Classroom Games: Understanding Bayes' Rule
This paper uses the technique of experimental economics to set up a classroom situation where students learn to make Bayesian decisions. The exercises allow students to discover for themselves a natural counting heuristic that corresponds to Bayes's rule and is much quicker to use in many situations. In the context of balls and urns, this heuristic involves adjusting ball counts to reflect prior probabilities. It provides a natural bridge between simple intuition and the mathematical formula for Bayes's rule that is presented in undergraduate courses in economic statistics, game theory, and managerial economics.
Volume (Year): 10 (1996)
Issue (Month): 2 (Spring)
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Please report citation or reference errors to , or , if you are the registered author of the cited work, log in to your RePEc Author Service profile, click on "citations" and make appropriate adjustments.:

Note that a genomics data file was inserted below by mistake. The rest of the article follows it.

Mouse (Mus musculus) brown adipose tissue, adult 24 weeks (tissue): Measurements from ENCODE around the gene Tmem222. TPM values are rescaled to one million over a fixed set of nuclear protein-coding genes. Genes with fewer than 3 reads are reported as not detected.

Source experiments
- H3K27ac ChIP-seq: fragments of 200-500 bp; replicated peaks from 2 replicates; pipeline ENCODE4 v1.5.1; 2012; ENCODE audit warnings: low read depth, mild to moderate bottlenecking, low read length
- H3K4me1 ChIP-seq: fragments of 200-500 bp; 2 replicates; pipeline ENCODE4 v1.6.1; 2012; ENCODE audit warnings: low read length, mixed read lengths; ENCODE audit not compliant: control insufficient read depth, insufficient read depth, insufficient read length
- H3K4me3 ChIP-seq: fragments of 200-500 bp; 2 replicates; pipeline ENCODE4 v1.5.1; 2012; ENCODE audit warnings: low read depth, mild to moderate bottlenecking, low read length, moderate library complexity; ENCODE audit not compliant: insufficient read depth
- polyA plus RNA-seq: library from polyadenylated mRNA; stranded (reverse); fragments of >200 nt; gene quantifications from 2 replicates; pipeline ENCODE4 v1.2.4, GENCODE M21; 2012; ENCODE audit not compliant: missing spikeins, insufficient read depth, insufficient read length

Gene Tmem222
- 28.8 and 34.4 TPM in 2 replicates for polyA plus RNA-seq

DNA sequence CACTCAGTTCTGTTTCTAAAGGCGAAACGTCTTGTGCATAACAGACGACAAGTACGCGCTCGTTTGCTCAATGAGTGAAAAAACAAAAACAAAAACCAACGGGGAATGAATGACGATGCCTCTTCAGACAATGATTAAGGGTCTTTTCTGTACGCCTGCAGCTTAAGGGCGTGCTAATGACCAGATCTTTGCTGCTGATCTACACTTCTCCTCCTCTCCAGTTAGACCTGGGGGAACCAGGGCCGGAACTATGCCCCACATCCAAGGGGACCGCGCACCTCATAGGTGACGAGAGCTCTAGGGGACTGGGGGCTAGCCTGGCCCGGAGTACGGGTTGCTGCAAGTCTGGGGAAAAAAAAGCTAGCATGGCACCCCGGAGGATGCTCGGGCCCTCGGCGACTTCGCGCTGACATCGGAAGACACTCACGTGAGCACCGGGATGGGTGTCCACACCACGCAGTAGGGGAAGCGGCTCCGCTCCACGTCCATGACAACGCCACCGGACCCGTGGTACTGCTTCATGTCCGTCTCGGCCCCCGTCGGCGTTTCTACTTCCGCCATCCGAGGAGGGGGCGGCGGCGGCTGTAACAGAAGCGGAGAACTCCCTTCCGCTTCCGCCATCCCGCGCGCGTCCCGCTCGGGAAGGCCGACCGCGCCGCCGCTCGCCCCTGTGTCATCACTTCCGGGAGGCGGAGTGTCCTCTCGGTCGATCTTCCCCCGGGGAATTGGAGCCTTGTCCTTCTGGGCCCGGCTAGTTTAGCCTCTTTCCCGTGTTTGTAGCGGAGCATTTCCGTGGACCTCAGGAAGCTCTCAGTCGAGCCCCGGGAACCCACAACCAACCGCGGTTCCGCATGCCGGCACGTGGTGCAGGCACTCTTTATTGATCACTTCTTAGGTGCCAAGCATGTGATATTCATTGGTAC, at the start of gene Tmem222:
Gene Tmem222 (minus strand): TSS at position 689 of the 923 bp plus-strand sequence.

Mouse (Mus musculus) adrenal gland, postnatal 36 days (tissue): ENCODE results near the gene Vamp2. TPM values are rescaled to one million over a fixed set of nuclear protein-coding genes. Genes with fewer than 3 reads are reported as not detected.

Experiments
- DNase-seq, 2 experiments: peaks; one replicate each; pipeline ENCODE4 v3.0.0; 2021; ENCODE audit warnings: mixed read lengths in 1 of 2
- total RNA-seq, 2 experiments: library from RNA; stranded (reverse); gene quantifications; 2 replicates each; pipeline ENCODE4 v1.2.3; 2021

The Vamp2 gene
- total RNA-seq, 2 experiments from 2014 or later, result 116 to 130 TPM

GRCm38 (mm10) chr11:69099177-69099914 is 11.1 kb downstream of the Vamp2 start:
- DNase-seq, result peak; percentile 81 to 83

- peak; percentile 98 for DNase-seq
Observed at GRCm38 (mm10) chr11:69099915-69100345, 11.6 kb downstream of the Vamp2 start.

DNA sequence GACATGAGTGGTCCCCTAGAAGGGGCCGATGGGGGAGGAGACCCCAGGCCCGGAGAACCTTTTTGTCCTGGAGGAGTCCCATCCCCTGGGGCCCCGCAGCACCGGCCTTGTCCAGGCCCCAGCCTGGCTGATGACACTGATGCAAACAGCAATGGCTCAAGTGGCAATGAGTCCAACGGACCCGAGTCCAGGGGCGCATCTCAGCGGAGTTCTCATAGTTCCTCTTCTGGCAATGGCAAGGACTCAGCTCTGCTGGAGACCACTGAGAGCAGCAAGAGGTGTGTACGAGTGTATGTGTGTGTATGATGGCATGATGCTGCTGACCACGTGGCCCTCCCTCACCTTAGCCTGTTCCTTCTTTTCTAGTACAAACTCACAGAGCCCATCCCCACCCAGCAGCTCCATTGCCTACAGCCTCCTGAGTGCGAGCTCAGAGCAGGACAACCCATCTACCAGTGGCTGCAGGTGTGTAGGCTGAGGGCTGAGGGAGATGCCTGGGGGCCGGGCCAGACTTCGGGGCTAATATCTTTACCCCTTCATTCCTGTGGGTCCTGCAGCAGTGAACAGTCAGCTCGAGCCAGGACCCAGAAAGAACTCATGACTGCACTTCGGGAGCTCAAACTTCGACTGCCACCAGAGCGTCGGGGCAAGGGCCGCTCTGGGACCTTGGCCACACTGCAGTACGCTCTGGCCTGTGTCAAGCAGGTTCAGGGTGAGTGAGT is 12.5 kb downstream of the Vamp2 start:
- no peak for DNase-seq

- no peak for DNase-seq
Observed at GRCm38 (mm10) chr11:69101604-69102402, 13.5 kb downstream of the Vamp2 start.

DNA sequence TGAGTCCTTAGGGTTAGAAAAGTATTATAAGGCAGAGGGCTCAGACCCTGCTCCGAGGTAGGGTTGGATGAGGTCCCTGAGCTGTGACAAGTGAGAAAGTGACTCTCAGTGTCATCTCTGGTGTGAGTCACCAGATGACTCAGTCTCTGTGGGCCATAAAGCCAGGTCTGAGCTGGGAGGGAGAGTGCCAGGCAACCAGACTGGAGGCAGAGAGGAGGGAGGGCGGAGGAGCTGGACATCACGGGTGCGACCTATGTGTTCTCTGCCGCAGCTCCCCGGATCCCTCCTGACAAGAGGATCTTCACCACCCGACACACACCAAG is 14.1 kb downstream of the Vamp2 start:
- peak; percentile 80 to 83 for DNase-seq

- David M. Grether, 1980. "Bayes Rule as a Descriptive Model: The Representativeness Heuristic," The Quarterly Journal of Economics, Oxford University Press, vol. 95(3), pages 537-557.
- Grether, David M., 1990.
"Testing Bayes Rule and the Representativeness Heuristic: Some Experimental Evidence,"
724, California Institute of Technology, Division of the Humanities and Social Sciences.
- Grether, David M., 1992. "Testing bayes rule and the representativeness heuristic: Some experimental evidence," Journal of Economic Behavior & Organization, Elsevier, vol. 17(1), pages 31-57, January.
- Salop, Steven C, 1987. "Evaluating Uncertain Evidence with Sir Thomas Bayes: A Note for Teachers," Journal of Economic Perspectives, American Economic Association, vol. 1(1), pages 155-59, Summer.
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